The specter of losing our church properties to fines or penalties scares us more than our brethren (people like my friend) losing their faith and their communities. It is not lost on me that Peter obviously later redeemed himself by becoming one of the most influential Christians in human history. It is also not lost on me that the ultimate price Peter paid for his eventual obedience to the name of Jesus was to be crucified in an extraordinarily brutal fashion.

California church leaders aren’t even willing to incur a fine in the name of Jesus.

Nope.

Fortunately, at the age of 81, with a full life of ministry dating back to the late 1960s, John MacArthur has decided to don St Paul’s mantle.

No doubt, he and his godly wife Patricia have prayed together over this issue since July.

On September 16, MacArthur told Laura Ingraham of Fox News that he and his church were still under threat of fines or imprisonment. He said, ‘Bring it on’:

That day, RedState‘s Alex Parker compared him to Clint Eastwood’s Dirty Harry in The Enforcer: ‘Pastor John MacArthur Backs Down Not an Inch: If California Wants to Jail Him, “Bring It On”‘. Citations follow below.

It’s hard not to cheer along with the congregation at this announcement of his from August 9, because the only legitimate way to assemble en masse these days is through ‘peaceful protest’:

Returning to his interview with Laura Ingraham, he expressed his deep admiration for Paul the Apostle:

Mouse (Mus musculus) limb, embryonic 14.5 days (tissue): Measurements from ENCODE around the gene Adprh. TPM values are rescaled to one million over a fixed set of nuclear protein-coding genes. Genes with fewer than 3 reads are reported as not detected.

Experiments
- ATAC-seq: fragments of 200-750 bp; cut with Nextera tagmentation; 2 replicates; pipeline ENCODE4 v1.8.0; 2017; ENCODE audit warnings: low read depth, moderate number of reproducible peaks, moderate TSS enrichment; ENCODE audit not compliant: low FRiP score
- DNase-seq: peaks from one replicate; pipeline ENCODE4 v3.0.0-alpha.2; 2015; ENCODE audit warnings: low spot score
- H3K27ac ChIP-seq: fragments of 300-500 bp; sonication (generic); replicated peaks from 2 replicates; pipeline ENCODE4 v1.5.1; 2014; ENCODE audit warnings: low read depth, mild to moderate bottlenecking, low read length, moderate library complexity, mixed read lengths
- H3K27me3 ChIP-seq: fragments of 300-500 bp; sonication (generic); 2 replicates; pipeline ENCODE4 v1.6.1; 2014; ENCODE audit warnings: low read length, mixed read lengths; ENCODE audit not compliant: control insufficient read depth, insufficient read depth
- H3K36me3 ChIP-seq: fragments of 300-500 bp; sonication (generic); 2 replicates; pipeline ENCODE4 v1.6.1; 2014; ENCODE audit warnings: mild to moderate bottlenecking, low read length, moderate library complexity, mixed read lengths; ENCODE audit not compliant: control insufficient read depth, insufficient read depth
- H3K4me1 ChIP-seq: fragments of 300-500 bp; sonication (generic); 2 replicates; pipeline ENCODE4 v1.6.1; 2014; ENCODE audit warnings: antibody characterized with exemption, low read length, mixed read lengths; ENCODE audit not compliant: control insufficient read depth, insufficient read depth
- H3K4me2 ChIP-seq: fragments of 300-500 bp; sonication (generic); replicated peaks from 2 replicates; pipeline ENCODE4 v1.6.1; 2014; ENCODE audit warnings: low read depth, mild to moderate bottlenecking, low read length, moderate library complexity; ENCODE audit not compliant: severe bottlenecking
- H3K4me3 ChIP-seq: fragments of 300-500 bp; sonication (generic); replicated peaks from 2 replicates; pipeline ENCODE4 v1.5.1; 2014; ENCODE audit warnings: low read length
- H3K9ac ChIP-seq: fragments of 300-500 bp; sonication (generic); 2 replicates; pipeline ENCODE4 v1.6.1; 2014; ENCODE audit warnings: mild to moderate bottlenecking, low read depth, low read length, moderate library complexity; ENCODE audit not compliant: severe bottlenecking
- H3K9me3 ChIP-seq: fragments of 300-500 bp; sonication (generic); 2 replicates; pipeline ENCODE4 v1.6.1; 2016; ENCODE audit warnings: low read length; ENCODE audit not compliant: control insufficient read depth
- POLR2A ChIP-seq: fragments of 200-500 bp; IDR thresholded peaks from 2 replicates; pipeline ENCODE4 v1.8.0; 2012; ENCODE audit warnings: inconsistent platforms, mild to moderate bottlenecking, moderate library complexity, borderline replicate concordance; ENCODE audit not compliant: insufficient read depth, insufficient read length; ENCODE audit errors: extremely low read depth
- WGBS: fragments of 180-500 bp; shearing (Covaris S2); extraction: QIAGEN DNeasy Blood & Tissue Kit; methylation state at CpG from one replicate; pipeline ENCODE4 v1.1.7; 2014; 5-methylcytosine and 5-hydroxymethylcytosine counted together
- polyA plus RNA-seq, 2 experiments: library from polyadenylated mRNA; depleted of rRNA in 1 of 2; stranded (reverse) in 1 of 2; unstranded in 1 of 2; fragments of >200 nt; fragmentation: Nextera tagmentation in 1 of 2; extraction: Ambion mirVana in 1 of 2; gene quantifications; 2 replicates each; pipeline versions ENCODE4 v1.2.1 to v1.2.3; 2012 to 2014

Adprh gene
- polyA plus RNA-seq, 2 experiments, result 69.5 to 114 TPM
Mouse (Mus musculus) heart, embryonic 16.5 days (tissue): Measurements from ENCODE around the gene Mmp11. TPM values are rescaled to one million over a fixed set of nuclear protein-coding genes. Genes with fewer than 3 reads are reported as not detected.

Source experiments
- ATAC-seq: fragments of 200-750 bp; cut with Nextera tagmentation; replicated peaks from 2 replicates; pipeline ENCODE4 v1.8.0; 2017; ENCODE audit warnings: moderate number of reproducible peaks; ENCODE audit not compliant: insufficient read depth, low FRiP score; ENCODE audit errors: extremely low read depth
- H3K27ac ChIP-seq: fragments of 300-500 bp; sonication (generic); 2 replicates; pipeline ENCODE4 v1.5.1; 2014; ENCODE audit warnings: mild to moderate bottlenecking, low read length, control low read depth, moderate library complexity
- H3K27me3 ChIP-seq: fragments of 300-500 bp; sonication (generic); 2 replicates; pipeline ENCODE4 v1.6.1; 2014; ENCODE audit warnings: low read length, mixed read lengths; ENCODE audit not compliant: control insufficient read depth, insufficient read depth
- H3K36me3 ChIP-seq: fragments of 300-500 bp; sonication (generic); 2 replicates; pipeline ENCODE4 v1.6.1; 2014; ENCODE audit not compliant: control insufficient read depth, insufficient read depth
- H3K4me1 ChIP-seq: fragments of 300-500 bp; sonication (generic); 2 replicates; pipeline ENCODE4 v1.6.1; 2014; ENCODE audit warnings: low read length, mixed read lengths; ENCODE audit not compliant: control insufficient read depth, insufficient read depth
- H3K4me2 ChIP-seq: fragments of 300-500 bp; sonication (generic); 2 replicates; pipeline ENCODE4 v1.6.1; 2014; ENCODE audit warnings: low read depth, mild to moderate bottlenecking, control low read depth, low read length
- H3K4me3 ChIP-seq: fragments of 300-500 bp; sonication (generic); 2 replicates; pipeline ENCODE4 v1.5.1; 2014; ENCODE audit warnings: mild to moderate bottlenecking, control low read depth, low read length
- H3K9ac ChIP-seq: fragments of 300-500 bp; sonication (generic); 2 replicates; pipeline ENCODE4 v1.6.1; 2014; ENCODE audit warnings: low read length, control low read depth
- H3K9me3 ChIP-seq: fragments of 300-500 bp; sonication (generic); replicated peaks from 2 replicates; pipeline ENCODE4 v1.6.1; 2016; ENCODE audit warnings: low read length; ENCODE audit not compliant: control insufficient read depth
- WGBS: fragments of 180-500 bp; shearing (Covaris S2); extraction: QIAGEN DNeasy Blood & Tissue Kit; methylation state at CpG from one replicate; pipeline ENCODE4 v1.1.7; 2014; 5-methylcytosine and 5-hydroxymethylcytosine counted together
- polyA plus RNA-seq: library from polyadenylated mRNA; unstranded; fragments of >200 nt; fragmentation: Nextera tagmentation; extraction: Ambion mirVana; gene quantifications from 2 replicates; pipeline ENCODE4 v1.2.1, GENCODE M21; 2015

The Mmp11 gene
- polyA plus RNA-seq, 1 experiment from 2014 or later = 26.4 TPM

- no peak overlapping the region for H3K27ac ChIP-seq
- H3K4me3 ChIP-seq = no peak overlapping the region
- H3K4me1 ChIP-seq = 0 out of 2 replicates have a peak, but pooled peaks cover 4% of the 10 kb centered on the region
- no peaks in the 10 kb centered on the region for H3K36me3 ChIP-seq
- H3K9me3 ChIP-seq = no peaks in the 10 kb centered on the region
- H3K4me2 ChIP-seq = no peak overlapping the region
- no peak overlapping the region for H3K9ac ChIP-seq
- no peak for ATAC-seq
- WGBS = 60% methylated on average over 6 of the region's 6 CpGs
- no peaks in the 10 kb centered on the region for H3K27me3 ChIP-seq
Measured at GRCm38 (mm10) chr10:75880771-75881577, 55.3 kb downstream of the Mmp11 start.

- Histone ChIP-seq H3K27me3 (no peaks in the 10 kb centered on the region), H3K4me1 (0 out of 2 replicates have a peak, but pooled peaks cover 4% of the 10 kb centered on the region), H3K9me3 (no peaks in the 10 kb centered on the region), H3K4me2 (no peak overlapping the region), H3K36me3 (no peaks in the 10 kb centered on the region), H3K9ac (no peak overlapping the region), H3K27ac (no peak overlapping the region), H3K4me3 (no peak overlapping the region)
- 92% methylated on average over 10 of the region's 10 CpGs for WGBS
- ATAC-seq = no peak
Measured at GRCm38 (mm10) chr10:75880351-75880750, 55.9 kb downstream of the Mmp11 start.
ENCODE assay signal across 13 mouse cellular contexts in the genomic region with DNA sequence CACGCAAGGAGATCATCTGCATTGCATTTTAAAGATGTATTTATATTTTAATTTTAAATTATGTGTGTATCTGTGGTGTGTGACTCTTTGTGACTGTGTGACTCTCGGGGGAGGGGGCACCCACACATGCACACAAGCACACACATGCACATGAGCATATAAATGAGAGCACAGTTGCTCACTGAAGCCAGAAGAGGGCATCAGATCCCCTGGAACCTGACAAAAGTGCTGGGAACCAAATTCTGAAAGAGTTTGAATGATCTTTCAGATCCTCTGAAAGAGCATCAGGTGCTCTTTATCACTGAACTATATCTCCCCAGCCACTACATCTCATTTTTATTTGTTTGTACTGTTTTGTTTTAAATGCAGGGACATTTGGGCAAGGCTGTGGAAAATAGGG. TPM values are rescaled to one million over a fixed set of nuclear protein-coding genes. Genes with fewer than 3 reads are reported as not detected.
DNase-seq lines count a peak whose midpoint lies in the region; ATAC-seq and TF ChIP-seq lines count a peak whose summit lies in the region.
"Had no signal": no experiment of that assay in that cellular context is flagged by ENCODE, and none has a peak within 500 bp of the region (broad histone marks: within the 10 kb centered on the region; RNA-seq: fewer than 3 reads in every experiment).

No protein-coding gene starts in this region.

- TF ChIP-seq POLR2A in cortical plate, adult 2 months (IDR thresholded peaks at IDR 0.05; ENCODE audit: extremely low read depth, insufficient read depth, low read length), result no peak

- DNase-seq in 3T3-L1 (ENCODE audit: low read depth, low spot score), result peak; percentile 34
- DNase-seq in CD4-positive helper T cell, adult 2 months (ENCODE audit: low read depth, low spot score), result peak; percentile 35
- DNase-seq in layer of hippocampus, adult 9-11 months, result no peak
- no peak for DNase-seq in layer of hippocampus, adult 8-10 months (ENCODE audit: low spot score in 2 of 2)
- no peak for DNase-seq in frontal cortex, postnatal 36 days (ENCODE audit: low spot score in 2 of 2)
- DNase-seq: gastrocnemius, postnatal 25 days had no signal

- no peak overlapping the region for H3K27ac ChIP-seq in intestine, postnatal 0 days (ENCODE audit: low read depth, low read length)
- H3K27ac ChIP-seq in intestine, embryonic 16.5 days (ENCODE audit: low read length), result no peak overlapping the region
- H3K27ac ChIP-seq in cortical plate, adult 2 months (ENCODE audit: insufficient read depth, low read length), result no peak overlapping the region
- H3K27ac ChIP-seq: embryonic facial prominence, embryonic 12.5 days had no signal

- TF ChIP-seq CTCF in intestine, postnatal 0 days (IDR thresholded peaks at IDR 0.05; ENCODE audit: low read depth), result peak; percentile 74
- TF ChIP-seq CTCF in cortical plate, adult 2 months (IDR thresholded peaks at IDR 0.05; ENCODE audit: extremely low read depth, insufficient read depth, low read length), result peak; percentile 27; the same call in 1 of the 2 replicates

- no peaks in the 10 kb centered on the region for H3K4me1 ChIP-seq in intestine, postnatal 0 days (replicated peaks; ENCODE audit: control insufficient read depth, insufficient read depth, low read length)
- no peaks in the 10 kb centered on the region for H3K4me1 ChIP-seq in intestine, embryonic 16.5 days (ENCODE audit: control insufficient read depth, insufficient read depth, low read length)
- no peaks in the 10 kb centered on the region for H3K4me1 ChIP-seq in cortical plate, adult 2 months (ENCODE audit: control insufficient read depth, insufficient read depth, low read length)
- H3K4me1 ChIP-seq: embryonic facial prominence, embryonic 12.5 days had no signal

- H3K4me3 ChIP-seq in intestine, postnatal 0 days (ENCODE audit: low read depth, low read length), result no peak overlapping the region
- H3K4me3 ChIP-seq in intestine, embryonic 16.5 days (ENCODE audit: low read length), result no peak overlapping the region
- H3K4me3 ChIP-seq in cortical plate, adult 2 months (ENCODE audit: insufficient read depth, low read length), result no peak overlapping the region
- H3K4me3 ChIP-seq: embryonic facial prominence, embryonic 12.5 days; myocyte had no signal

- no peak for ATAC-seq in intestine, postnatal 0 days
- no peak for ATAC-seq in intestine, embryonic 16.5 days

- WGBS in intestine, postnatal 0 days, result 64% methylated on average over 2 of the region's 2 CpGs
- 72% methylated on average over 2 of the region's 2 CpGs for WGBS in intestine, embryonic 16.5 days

We received a letter with a threat that we could be fined or I could go to jail for a maximum of six months. Of course, my biblical hero apart from the Lord Jesus Christ is the apostle Paul, and when he went into a town, he didn’t ask what the hotel was like, he asked what the jail was like because he knew that’s where he was gonna spend his time. So I don’t mind being a little apostolic if they want to tuck me in a jail.

He also reminded Ingraham and her audience of the COVID-19 figures and the absurdity of prohibiting state-wide public worship:

We believe that the governor, the county, the city, and the health department are going against the Constitution,” MacArthur said in the Tuesday night appearance on Fox News. “And just to remove one obvious question, the rate of COVID in California is 1/100 of 1%. So 1/100 of 1% of 40 million people have COVID and that eliminates freedom to worship from the entire state.

He told Ingraham that President Trump is also on his side. Excellent news, even if MacArthur is self-avowedly apolitical:

I am so thankful that President Trump has told me personally that he supports the church as essential and the churches need to stay open. So, with the Constitution on our side and the president’s backing, we’re open.

A few days earlier, on Sunday, September 13, MacArthur appeared at the pulpit to resounding, if not deafening, applause and cheers. If you had heard only the audio, you would have thought that President Trump were standing there.

MacArthur had a long list of demands from the State of California to read to his congregation:

He thanked them and said, by way of compliment:

You people are out of control. Thank you, thank you.

The requirements follow.

Keep in mind that thousands of worshippers attend Grace Community Church each Sunday:

– No indoor meetings;

– Registration of every person on church property;

– Screening and temperature checks upon entry;

– Six feet of social distancing mandated, including in the car park and in restrooms;

– Every other parking space must be left vacant;

– Everyone must be masked;